workshop covers a variety of topics in data mining as it relates to
user modeling issues in ubiquitous computing and education, and is
composed of three sessions.
* The morning session is on Educational Data Mining (see
* At mid-day there will be a shared session on data mining for UM for
education in ubiquitous contexts. This session will consist of an
invited talk by Gord McCalla, and presentations of papers at the
intersection of these two areas.
* The afternoon session will be on Ubiquitous Knowledge Discovery for
User Modeling (see http://vasarely.wiwi.hu-berlin.de/K-DUUM07)
The workshop aims to bring together researchers and practitioners from
a variety of backgrounds. We expect that participants will come from
a variety of research areas, including: user modelling, ubiquitous
computing, student modeling, personalization, Web mining, machine
learning, intelligent tutoring systems, and assessment.
We are considering both papers describing original, unpublished
research (10 pages max) as well as position papers and work at the
formative stage (5 pages max). Submissions should be in LNCS format
Submissions should be emailed to [log in to unmask] , and indicate
the target session (EDM, K-DUUM, or shared session).
All submissions will be reviewed by three (or more) reviewers.
All submissions should be emailed by 11:59pm Hawaii time, on February 7, 2007.
Ryan S.J.d. Baker – University of Nottingham
Joseph E. Beck – Carnegie Mellon University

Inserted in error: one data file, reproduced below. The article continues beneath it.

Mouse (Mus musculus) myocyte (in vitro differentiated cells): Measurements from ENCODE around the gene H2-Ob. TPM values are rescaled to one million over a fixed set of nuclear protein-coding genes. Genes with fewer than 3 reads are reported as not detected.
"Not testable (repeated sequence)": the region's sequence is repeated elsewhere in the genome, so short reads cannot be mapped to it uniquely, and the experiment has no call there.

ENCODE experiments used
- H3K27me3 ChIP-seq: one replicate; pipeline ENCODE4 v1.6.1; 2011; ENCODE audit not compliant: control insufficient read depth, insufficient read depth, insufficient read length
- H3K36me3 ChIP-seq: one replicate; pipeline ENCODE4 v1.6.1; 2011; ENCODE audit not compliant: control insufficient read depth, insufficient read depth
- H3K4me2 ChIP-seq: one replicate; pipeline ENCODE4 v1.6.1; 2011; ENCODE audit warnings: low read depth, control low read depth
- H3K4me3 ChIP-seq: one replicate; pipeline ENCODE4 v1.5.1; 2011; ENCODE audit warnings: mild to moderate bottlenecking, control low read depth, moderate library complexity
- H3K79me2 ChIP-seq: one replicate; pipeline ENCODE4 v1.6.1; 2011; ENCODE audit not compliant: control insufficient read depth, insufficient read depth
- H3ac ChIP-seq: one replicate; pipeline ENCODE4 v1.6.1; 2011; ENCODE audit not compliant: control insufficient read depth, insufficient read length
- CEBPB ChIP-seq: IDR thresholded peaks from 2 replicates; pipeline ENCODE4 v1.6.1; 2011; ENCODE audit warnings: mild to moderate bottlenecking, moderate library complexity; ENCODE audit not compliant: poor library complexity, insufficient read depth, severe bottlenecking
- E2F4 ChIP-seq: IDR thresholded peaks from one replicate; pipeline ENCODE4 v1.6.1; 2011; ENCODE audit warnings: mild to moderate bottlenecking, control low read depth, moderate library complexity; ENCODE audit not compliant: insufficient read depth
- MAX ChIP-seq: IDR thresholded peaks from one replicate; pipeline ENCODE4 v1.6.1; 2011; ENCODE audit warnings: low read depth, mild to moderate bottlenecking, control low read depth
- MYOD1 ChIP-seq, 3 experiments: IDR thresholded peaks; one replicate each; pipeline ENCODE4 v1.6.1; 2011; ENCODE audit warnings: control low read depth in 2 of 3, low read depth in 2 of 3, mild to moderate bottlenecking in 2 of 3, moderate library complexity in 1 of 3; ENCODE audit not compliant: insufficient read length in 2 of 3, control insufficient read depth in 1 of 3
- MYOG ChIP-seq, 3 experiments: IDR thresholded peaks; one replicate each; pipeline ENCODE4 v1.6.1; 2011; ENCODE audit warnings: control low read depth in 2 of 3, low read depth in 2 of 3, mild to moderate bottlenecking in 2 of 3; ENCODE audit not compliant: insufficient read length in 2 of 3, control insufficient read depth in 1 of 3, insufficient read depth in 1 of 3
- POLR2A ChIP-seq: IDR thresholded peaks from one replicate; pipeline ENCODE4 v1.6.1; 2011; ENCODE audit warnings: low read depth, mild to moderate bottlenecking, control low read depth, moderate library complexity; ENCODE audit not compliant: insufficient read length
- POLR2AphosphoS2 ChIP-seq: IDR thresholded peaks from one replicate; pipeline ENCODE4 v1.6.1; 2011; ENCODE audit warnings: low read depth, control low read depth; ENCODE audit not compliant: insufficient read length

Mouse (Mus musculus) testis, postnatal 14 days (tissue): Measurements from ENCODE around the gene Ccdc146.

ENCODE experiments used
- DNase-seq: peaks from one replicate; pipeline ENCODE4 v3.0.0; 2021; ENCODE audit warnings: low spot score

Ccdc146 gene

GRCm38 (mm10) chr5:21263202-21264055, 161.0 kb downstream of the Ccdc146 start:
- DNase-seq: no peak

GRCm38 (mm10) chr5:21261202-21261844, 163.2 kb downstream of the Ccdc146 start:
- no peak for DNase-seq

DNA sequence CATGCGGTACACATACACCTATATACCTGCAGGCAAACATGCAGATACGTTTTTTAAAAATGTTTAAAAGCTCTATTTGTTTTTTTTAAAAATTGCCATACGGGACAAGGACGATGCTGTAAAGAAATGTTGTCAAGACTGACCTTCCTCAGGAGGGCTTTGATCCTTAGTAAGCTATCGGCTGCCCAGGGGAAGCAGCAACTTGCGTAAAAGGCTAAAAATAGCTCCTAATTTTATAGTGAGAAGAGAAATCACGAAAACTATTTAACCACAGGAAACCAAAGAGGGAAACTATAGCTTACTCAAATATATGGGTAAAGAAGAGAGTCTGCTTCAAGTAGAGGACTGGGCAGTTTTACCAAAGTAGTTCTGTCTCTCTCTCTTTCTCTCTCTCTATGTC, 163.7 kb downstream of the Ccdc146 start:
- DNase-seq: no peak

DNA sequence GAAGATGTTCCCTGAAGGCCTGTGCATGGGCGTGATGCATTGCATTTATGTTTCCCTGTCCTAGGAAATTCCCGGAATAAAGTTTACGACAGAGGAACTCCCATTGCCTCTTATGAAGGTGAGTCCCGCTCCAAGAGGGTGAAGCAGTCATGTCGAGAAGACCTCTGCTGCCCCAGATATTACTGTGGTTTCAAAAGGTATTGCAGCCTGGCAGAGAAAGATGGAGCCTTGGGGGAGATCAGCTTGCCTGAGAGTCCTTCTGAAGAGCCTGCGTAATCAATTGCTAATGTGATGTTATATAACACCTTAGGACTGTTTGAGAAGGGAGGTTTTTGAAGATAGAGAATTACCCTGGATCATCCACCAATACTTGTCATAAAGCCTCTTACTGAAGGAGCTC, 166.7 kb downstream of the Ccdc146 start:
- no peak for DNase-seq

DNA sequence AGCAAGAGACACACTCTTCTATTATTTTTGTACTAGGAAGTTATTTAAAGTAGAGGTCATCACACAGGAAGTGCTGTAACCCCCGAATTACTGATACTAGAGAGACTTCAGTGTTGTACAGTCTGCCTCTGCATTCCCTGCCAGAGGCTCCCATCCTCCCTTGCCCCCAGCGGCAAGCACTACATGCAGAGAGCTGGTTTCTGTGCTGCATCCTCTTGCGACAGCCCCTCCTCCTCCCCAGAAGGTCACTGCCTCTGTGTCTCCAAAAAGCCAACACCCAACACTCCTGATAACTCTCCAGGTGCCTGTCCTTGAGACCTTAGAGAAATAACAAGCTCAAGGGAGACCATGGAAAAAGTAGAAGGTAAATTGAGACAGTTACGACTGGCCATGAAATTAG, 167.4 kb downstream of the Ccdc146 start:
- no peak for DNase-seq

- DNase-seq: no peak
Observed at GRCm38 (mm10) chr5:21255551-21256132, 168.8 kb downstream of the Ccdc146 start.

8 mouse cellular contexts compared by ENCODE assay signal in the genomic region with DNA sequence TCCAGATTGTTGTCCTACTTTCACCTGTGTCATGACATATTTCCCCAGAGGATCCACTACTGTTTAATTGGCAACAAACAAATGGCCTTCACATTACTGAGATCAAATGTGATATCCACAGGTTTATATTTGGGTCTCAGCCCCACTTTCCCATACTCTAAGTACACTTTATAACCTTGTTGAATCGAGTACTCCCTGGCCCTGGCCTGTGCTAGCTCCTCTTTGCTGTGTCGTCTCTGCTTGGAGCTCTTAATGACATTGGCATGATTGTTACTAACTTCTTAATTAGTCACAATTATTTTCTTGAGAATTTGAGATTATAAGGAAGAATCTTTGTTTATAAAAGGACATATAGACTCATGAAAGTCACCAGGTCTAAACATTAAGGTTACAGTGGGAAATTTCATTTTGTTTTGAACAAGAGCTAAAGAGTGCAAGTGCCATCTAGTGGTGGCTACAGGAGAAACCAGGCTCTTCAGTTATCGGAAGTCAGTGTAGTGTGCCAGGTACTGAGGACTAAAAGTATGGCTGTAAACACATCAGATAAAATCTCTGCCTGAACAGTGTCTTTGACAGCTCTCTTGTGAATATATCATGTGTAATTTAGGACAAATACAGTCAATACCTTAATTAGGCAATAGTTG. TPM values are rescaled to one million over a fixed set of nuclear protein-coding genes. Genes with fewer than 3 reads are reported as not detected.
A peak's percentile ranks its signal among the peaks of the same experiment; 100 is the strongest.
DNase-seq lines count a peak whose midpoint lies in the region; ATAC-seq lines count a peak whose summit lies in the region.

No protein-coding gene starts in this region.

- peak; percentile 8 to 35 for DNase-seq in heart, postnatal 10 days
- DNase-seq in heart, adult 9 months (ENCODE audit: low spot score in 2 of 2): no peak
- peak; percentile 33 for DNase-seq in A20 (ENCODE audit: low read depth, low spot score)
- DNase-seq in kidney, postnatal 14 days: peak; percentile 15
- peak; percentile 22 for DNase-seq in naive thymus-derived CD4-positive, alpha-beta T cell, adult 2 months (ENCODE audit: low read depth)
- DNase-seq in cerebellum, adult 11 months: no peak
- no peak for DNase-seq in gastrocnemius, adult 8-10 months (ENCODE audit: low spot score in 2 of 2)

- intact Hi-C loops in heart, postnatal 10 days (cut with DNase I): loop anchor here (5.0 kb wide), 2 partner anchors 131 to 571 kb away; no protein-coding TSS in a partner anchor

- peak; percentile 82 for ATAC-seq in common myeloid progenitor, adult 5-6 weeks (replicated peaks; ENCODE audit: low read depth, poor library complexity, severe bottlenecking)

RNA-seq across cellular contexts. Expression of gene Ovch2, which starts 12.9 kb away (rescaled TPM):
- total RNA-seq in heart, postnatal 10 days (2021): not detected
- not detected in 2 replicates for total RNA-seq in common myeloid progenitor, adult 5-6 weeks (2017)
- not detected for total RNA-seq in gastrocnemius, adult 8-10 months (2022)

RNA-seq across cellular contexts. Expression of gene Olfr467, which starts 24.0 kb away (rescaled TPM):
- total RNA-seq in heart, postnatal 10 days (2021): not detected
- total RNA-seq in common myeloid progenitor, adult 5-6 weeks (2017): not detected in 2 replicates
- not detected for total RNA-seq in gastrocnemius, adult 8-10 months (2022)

Bettina Berendt – Humboldt University Berlin
Alexander Kröner – German Research Center for Artificial Intelligence
Ernestina Menasalvas – Universidad Politécnica de Madrid
Stephan Weibelzahl – National College of Ireland, Dublin
Ricardo Baeza-Yates, Director of Yahoo! Research Barcelona, Spain and
Yahoo! Research Latin America at Santiago, Chile
Jörg Baus, German Research Center for Artificial Intelligence,
Saarland Univ., Germany
Shlomo Berkovsky, University of Haifa, Israel
Christophe Choquet, University of Maine, France
Michel Desmarais, Ecole polytechnique Montreal
Marko Grobelnik, Jozef Stefan Institute, Ljubljana, Slovenia
Dominik Heckman, German Research Center for Artificial Intelligence, Germany
Pilar Herrero, Universidad Politécnica de Madrid, Spain
Anthony Jameson, German Research Center for Artificial Intelligence, Germany
Judy Kay, University of Sydney
Christian Kray, Informatics Research Institute. University of Newcastle, UK
Bruce McLaren, DFKI
Tanja Mitrovic, University of Canterbury
Dunja Mladenic, Jozef Stefan Institute, Ljubljana, Slovenia
Bamshad Mobasher, DePaul University Chicago, Chicago / IL, USA
Junichiro Mori, University of Tokio, Japan
Katharina Morik, University of Dortmund, Germany
Helen Pain, University of Edinburgh
Kaska Porayska-Pomsta, University of London
Thorsten Prante, Fraunhofer IPSI, Germany
Valerie Shute, ETS
Silvia Viola, Universita' Politecnica delle Marche, Italy
Titus Winters, DirecTV
Kalina Yacef, University of Sydney
Panayiotis Zaphiris,City University London, UK